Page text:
Connecting the Manufacturing Process to Patient Wellness - By taking the patient's well-being into account, manufacturers can improve their productivity. - BioPharm International

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Connecting the Manufacturing Process to Patient Wellness
By taking the patient's well-being into account, manufacturers can improve their productivity.


BioPharm International
Volume 21, Issue 8

Line workers in an aseptic formulation, fill, and finish operation may seem pretty far removed from the clinic, but in reality, contract manufacturing organizations (CMOs) have a tremendous impact on patient wellness. The more CMOs understand this influence, the better able they will be to ensure the needs of their ultimate customers—patients—are fully met.


Kim Thomas
Over the past year, Baxter BioPharma Solutions has put in place a two-fold campaign to reinforce a patient-centric focus, first, among its own employees and, second, throughout its partnerships with pharmaceutical customers. Our first goal is to help our manufacturing employees understand the higher purpose behind what they do each day, regardless of whether they are moving raw materials from the cooler to the production suites; working in the compounding, mixing, or filling suites; or labeling and inspecting vials before distribution. Using banners, videos, and educational programs, we encourage team members to appreciate how what they do each day may help save a child's life or make someone's golden years brighter.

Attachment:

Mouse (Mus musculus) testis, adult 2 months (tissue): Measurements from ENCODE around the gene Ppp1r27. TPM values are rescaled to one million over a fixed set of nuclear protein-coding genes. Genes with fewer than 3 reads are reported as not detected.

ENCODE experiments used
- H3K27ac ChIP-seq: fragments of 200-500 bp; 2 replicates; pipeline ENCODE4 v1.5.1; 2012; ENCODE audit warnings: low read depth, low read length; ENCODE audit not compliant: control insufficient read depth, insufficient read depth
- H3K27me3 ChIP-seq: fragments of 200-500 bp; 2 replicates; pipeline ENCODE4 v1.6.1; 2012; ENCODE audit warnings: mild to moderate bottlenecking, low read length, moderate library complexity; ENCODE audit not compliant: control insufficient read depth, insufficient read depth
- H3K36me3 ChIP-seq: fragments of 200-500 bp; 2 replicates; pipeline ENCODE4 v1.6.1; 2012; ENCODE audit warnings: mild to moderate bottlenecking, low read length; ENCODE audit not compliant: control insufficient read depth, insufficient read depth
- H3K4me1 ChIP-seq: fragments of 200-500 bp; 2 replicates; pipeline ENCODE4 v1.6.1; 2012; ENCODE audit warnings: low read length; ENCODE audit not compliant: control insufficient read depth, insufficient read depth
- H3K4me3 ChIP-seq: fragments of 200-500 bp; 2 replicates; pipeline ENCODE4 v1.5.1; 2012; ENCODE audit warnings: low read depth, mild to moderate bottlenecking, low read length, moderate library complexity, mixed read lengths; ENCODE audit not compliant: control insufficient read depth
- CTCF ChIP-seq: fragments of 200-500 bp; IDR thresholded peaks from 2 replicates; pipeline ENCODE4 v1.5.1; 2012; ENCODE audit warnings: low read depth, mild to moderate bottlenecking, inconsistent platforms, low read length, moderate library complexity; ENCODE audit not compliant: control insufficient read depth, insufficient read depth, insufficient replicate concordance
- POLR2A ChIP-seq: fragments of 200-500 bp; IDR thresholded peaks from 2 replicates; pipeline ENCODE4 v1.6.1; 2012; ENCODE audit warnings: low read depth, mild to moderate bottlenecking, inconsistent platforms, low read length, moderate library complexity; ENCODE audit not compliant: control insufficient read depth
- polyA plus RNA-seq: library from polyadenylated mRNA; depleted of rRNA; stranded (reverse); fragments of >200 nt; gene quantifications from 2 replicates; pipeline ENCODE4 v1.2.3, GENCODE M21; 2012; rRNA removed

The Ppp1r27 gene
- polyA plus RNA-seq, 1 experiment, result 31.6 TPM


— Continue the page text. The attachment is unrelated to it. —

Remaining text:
Our pharmaceutical partners have assisted with the effort, coming to our facility to educate our employees about the disease their products treat, the agents' mechanisms of action, and the symptoms patients may experience. This knowledge helps keep the person waiting for treatment on top of the mind and it fosters a sense of pride and motivation to work harder and better. Thus, a patient-centric mindset can influence operational performance, batch-release times, exceptions for batches, and the overall performance of the facility.


Darren Hieber
Moreover, a patient focus influences the counsel we provide to our pharmaceutical partners on reformulations and enhanced packaging that ensure patient safety and help clinicians comply with regulatory requirements concerning admixture and administration of parenteral products. Packaging considerations also take into account patients who may self-administer medication for a particular disease or condition. Consider, for example, an individual with motor impairment. For that person, medication in a prefilled syringe or autoinjector may help them manage treatment on their own and comply with a chronic-treatment regimen.

Of course, considering patients and clinicians is good business. When pharmaceutical companies make it easier for clinicians to comply with regulations, it improves market share. When CMOs help reformulate or repackage a molecule to improve ease of administration, those efforts may extend the commercial lifecycle of the products.

But commerce cannot and should not be the ultimate objective. Producing high-quality therapeutics in a reliable fashion, and ensuring they meet the needs of patients, increases the likelihood that patients will get better, live longer, or manage a chronic disease more easily. If someone's life is better because of a therapeutic, then a day's work in the clinic, at a pharmaceutical company, and in a CMO was filled with purpose.

And, ultimately, that is what makes an organization successful.

Kim Thomas is a senior marketing manager and Darren Hieber is a product manager, both at Baxter BioPharma Solutions, Round Lake, IL,

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